Cambridge won the Women’s Boat Race by an enormous lengthDevarshi Lodhia/Varsity

For the first time since 2012 Cambridge have won the Women’s Boat Race, having set a record time of 18 minutes and 33 seconds on the Thames this afternoon. Oxford meanwhile were left trailing behind by some 20 lengths after a dreadful start in which Rebecca Esselstein caught a crab on the first stroke.

Perhaps taking some by surprise, Cambridge won the toss and chose the Surrey bend that had brought Oxford so much joy in the inaugural double-header in this event last year. The Middlesex bend is a popular choice for crews who want to start and finish the race on the front foot, and the starting advantage that Cambridge had handed their rivals suddenly turned into a dead weight when Esselstein dragged her oar deep through the Thames right on the starting flag. Cambridge’s start, in contrast, could hardly have been better, and within a minute they found themselves an unassailable three lengths ahead.

What a difference, what a far cry from last year. As soon as the adverse conditions began to overrun the Cambridge boat last March, the race was a dead rubber. With umpires ordering Cambridge to stop the race, it was, frankly, a miracle to see them cross the finish at Mortlake still buoyant. On the Thames this afternoon they were flawless, leaving an admittedly hamstrung Oxford team a blip on the horizon of the London tideway.

Unlike Oxford, Cambridge put out a crew with previous in this event, with Ashton Brown, Holly Hill, Myriam Goudet and Melissa Wilson all having rowed for Cambridge in the Boat Race in previous years. They could also call on the experience of the race’s only Olympian, Ireland’s Claire Lambe, and they put that know-how to the best possible use to open a ten second lead within four and a half minutes. Heading under the Hammersmith Bridge seven minutes in, there was already no way back for an Oxford crew whose race ended before it even began.

After Hammersmith, Cambridge were free to pick their spot and row their own race, drifting over to the easier waters of the north bank, guided there by the excellent coxing of 19 year old Matthew Holland. The Westminster alumnus had guided his crew to a ten-length lead by Barnes Bridge. And so to victory under Chiswick Bridge, one thoroughly deserved after a performance as imperious as this. Last year’s monkey was well and truly off the back, and for the very first time, CUWBC stepped onto the banks of the Thames as champions of the Boat Race.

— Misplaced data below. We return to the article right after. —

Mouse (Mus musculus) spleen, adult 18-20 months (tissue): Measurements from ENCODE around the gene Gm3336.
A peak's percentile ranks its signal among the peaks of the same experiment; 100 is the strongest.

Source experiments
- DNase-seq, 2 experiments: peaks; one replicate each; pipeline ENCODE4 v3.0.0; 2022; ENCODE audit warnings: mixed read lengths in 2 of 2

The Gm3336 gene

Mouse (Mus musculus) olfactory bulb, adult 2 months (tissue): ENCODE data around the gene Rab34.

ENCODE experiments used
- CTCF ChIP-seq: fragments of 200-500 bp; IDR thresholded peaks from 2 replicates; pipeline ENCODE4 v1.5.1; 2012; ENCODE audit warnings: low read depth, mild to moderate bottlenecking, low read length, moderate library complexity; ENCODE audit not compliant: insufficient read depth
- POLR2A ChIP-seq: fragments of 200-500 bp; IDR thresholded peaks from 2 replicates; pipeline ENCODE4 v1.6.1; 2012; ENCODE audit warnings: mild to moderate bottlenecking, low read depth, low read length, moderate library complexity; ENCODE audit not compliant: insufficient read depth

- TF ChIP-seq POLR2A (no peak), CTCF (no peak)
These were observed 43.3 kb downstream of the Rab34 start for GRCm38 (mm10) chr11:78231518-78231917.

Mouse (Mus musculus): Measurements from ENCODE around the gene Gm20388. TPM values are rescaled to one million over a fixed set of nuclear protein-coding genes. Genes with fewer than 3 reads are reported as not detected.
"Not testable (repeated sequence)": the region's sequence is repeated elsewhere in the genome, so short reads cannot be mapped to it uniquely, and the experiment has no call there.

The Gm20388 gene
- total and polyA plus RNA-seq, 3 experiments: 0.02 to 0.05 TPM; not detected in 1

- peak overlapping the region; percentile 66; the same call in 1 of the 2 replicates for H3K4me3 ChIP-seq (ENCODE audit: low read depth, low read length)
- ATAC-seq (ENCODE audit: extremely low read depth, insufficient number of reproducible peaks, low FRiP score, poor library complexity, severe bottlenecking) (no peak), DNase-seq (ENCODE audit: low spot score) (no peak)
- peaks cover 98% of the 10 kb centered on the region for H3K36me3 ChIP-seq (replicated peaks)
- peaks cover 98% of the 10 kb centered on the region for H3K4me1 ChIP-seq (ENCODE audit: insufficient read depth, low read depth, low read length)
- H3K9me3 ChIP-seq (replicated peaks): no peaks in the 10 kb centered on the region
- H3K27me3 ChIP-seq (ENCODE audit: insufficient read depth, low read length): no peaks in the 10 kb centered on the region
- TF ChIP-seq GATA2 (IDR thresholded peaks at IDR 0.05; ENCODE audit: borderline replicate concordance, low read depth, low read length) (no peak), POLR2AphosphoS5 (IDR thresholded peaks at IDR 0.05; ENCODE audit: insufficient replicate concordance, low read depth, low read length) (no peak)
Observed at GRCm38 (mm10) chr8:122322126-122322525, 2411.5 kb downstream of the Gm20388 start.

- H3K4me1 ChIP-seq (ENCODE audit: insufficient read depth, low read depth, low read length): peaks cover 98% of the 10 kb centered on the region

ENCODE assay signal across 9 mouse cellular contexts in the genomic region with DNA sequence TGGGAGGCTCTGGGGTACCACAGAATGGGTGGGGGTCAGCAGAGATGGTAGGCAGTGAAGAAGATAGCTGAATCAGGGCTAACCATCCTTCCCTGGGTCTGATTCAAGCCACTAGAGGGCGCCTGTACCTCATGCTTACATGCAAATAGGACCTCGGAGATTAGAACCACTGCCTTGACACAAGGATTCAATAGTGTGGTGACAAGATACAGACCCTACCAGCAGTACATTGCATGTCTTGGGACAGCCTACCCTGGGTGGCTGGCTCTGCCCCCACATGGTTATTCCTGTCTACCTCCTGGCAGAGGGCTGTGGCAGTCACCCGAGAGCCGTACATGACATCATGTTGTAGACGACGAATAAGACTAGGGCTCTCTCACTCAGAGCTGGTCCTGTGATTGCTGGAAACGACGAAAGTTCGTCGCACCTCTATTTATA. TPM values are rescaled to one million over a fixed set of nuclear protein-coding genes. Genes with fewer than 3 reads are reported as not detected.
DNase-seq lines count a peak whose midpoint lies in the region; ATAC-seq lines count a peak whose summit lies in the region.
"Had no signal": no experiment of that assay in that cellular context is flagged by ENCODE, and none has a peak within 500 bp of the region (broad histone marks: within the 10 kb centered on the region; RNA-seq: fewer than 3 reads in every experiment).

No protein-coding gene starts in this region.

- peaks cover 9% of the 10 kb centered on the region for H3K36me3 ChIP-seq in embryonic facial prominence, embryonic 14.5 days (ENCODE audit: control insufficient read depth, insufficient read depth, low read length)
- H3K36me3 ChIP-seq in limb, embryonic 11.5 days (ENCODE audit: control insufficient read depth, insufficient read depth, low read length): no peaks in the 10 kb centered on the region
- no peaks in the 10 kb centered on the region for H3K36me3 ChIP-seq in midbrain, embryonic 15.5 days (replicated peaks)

Cambridge number 7 Myriam Goudet revealed the moment when Cambridge knew they’d won the Race: “After Barnes Bridge” she said, “I thought, ‘we’re doing it, we’re actually doing it.’ So after that I actually started to enjoy it.

On the choice of the Surrey bend, she explained: “Well because we tried all the different combinations and different stations and we felt that having the advantage on the Surrey bend would help us to break clear if we were in a good position, so it’s always useful to have that first corner!”

Light Blue President Ashton Brown addressed the media after the race, and chief among the questions was how Oxford’s poor start had altered the nature of the contest.

“When I saw that I thought we’d better make that a huge margin,” said Brown, “That was a thought shared by the whole boat. We’re a very vocal crew and there was a lot of chat down the boat about keeping up speed and it never being enough. I didn’t really think we’d won until about ten strokes before the end.”

On breaking the course record, Cambridge’s Anna Dawson told us: “That is just the icing on the cake! That is fabulous, we’ve had an amazing season, we’ve got a great group of girls, and to be honest it’s just an incredible experience all round. There’s so much history, just being a part of it is just amazing, and topping it off with a win is just the perfect end to this amazing campaign”